All the Problems in the World ; ... Because There's No Such Thing as a Stupid Question
What's the hardest substance on earth?
They are forever, a girl's best friend, and, as any pupil will tell you, diamonds are also the hardest substance on earth, right? Well, no - at least not anymore.
Two years ago, a team of physicists at the University of Bayreuth, in Germany, replaced "ice" with the slightly less cool Aggregated Carbon Nanorods (ACNR) as the toughest material known to man.
ACNR, which is 0.3 per cent denser than diamond, was created in a lab by interlocking tiny "nanorods" of carbon. The process involved compressing superstrong carbon molecules called buckyballs to 200 times atmospheric pressure, while heating them to 2,226C.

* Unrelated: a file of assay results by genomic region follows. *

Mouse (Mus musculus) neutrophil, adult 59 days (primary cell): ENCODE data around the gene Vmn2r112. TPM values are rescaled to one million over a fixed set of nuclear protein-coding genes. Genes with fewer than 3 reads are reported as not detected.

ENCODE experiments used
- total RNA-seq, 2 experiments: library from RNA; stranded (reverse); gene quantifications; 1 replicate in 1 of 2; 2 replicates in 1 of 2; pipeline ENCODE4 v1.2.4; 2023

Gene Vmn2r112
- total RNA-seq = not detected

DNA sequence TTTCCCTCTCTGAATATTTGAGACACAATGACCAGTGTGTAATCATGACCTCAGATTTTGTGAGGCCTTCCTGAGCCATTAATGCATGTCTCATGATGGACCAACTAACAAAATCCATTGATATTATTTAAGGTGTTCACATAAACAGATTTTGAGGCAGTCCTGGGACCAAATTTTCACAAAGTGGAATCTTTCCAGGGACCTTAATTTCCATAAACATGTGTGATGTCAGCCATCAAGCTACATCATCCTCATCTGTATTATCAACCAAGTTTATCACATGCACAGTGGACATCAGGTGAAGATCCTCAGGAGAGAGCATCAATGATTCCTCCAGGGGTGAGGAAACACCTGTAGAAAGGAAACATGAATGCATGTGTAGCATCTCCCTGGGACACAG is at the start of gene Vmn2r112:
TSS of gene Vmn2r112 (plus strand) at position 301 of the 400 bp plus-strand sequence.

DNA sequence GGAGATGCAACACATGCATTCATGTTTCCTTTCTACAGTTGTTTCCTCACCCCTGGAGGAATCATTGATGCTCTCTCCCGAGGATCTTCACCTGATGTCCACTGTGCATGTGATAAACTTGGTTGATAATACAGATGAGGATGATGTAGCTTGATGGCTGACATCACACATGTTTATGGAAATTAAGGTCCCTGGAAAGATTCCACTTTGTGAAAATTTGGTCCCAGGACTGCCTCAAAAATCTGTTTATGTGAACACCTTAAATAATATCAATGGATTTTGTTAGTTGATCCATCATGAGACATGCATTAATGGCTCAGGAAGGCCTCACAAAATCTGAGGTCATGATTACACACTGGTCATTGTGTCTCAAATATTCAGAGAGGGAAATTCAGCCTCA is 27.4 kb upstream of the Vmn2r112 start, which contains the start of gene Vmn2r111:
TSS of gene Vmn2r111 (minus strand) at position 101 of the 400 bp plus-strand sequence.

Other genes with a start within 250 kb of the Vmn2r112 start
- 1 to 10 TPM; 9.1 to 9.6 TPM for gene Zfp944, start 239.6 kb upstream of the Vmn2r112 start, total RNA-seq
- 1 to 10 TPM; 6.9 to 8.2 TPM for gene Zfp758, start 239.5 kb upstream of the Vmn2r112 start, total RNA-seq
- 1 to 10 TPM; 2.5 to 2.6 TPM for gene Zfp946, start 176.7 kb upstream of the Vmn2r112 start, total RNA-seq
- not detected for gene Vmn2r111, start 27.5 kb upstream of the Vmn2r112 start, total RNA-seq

But how do you measure a material's hardness? Non-scientists use the scratch test, which ACNR passes - it leaves a mark on the toughest diamond - but the official measurement is known as isothermal bulk modulus (the relative change in the volume of a solid as pressure is applied at a constant temperature). Diamond has a modulus of 442 gigapascals, compared to ACNR's 491 gigapascals - the equivalent to the downward force of seven blue whales squeezed into a single stiletto. …